Wednesday 1 September 2021 12:44pm
A University of Otago geriatrician and researcher is calling on neighbours and extended family to reach out to support older New Zealanders potentially struggling with their physical and mental health, with the imminent shift to Level 3 lockdown for much of the country from Wednesday.
Dr Hamish Jamieson holds genuine concerns for the health of many isolated elderly patients already dealing with cardiac and respiratory problems – problems he says will be exacerbated by the stress of lockdown.
“It’s clinically accepted that heart and breathing problems, as well as pain symptoms, anxiety and depression actually get worse in lockdown situations as a result of isolation, which brings with it stress, loneliness and confusion.
“We know some older New Zealanders suffered heart attacks during last year’s lockdown which were only picked up when they eventually visited their GP, specialist or health provider once they felt confident to leave their homes again. Other anecdotal reports indicate that some patients diagnosed with heart failure experienced a worsening of their condition due to a reluctance to seek help.”
Dr Jamieson, from the University of Otago Christchurch’s Department of Medicine, says more than 500,000 Kiwis aged over 70 are likely facing isolation at home. He believes the shift from Level 4 to Level 3, with its slight expansion of household bubbles, is a golden opportunity for extended family and neighbours to reach out to them, to support not just their physical health and access to food and warmth, but their mental health and wellbeing.
“Anxiety and depression are exacerbated with the loneliness and isolation that lockdown brings. Just a quick phone call, or chat over the fence may make all the difference, ensuring of course that health ministry Level 3 lockdown rules on localised travel, social-distancing and masking are strictly followed.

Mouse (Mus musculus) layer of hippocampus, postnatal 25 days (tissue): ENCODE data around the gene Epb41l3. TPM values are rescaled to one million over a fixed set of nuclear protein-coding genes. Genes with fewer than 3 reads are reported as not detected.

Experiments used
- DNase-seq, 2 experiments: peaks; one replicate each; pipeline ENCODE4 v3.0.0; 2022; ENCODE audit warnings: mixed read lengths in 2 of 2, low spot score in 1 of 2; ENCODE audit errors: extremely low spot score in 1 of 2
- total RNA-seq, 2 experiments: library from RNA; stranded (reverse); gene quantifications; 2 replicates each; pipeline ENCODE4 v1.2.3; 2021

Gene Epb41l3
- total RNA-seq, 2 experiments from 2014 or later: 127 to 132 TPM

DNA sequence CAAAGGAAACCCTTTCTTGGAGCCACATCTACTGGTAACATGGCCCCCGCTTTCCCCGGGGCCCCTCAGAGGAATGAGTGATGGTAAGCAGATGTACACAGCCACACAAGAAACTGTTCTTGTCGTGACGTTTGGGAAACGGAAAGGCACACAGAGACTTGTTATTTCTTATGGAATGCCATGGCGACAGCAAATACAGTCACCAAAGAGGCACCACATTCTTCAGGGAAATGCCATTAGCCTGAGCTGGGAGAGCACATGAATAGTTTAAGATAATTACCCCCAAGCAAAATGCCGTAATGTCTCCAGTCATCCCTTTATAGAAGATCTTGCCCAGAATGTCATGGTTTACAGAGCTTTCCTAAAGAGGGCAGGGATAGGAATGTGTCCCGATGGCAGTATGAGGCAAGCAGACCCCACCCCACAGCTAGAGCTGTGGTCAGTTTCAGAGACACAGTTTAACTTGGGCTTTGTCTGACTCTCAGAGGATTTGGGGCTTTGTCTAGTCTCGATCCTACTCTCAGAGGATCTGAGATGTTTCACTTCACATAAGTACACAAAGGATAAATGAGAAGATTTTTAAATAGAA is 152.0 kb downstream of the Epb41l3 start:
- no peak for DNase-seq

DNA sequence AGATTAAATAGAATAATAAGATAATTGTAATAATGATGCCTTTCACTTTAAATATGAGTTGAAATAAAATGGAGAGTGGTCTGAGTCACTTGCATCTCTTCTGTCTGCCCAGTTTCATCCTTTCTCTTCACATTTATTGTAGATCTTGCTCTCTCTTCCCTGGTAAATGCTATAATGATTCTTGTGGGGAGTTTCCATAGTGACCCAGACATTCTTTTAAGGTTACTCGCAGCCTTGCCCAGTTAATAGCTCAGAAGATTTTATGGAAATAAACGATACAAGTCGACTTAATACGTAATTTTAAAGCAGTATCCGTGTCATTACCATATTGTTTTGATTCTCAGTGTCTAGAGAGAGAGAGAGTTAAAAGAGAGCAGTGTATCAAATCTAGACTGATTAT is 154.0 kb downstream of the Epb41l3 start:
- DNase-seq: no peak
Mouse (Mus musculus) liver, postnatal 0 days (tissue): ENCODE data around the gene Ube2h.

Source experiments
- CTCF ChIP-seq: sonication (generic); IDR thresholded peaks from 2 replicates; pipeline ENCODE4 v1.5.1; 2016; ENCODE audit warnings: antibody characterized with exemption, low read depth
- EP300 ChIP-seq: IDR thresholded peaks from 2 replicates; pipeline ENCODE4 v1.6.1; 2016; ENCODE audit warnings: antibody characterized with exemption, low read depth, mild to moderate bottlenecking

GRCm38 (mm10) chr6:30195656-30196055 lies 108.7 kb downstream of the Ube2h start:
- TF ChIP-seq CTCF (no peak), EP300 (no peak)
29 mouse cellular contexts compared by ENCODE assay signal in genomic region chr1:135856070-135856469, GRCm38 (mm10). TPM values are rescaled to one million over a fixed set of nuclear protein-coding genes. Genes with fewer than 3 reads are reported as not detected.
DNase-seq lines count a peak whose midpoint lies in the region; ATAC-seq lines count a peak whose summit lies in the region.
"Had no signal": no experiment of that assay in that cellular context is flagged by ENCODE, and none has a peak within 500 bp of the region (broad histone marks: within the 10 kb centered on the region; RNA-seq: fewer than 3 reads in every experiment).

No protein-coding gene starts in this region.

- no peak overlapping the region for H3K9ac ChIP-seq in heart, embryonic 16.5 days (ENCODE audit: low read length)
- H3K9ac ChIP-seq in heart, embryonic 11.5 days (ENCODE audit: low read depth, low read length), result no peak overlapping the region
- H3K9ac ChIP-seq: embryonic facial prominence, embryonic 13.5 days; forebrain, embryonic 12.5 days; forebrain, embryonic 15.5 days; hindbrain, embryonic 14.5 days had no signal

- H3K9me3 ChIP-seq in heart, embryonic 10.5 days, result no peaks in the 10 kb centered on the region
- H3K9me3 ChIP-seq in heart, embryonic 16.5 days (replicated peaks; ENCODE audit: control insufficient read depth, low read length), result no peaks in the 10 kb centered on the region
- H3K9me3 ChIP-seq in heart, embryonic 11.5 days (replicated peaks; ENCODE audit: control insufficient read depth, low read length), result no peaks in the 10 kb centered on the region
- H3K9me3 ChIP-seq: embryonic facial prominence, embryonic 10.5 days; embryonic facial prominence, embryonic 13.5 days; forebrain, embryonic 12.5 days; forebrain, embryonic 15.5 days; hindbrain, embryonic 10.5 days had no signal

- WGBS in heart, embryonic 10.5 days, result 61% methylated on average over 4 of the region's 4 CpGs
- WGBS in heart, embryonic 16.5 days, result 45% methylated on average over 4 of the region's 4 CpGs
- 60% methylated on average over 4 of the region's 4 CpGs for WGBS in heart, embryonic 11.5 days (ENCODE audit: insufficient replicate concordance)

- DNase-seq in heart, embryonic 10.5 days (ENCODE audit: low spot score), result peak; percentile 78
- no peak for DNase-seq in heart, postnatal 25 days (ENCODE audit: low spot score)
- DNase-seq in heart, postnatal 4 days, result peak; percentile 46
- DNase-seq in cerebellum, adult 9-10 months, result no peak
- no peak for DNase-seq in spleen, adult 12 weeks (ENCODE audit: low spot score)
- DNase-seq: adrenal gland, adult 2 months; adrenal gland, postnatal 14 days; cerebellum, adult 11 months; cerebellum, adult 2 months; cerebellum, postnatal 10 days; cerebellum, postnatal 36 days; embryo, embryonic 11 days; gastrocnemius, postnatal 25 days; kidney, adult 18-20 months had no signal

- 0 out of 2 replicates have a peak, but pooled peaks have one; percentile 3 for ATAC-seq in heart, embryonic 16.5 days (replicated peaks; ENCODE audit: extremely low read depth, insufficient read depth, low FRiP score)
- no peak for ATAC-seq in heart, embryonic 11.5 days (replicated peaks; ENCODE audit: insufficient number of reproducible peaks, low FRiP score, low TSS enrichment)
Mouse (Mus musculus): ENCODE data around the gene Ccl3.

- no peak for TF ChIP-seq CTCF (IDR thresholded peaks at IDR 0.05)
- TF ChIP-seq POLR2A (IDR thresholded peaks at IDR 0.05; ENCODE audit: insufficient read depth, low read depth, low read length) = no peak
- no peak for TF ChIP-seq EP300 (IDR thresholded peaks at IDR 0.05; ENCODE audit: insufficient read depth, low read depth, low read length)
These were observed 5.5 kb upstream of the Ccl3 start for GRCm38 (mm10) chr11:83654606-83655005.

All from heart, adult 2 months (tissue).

“Some older people struggle with technology and may need help in booking appointments or making online contact with agencies and organisations who can support them.”
In research published by Dr Jamieson and colleagues in 2017, one in five elderly New Zealanders described themselves as being “chronically lonely”. This number is likely to increase under extended lock-down conditions, he says.
A further University of Otago study carried out by Dr Jamieson last year found older people who described themselves as lonely were almost 20 per cent more likely than others to move into a rest home, even when physically well.
Dr Jamieson is praising the Government for spreading the message that people should continue to seek medical care for non-COVID illnesses, and not be put off by a fear of contracting the virus.
“I do hope older people hear and heed the message, including letting their GP know about any issues with their health from ongoing problems. Now is not the time to hold back and suffer in silence.”
For further information, contact:
Dr Hamish Jamieson
Department of Medicine
University of Otago, Christchurch